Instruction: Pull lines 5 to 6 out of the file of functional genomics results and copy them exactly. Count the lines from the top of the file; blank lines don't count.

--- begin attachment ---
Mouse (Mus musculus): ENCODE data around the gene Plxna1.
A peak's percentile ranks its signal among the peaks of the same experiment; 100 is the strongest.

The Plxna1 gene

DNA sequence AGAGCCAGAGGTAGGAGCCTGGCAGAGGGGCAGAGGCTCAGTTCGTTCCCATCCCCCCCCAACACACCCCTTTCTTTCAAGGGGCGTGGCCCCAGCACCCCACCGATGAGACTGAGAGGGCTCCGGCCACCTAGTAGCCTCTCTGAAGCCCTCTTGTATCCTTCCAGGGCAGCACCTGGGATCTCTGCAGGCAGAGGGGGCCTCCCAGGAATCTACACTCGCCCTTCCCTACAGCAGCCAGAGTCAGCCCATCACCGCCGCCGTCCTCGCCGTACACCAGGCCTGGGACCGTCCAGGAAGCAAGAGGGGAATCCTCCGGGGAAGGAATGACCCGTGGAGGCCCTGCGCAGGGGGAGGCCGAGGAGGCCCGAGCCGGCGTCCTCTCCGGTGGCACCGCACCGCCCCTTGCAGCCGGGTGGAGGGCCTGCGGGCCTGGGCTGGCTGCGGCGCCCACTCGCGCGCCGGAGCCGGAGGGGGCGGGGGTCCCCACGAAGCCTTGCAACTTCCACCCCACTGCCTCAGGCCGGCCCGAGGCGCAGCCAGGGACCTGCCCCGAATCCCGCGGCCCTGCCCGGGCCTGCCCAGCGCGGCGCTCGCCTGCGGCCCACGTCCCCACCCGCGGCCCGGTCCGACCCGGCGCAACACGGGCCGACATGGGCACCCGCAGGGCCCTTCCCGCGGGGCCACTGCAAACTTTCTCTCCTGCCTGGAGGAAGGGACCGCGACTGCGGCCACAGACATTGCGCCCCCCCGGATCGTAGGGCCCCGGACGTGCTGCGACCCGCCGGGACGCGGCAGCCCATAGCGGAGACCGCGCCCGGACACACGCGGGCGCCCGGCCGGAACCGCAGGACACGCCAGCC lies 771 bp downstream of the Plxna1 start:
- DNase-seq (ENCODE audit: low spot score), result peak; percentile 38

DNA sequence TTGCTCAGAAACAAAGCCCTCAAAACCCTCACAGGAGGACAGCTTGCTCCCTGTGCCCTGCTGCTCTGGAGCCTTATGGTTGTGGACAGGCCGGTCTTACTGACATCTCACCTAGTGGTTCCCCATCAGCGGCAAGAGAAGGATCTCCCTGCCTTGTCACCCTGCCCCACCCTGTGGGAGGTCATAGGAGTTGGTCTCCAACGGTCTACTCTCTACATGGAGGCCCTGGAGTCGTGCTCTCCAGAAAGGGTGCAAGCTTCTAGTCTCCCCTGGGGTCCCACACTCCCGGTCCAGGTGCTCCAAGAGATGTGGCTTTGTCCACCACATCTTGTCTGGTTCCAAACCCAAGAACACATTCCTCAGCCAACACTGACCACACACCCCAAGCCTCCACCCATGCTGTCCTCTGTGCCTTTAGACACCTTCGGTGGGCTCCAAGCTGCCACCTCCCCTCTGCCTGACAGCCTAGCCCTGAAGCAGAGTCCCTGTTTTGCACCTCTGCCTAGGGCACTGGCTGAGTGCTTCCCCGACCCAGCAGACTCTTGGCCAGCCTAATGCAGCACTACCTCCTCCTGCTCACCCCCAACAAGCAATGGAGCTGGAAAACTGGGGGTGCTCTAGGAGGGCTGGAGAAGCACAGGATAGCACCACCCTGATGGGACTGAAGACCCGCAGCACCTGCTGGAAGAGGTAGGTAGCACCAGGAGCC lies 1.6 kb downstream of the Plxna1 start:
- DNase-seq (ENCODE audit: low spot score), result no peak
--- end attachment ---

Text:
- DNase-seq (ENCODE audit: low spot score), result peak; percentile 38

DNA sequence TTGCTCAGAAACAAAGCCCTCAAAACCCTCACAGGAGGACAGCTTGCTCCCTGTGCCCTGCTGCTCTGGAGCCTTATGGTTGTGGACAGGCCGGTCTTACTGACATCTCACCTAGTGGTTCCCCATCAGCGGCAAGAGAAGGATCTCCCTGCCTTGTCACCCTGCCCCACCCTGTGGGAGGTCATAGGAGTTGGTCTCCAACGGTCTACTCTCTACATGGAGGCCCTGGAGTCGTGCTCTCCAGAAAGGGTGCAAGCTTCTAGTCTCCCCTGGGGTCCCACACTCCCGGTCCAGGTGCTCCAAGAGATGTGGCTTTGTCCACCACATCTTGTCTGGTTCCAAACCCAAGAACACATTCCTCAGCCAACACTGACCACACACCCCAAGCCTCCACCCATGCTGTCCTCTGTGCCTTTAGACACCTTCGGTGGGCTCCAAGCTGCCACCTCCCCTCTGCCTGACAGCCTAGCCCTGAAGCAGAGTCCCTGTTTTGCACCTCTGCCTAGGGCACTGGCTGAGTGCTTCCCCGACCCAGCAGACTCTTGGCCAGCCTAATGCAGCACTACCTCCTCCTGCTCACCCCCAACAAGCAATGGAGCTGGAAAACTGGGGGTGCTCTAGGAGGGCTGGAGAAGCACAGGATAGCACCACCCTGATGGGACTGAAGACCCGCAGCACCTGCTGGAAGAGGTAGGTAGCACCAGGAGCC lies 1.6 kb downstream of the Plxna1 start: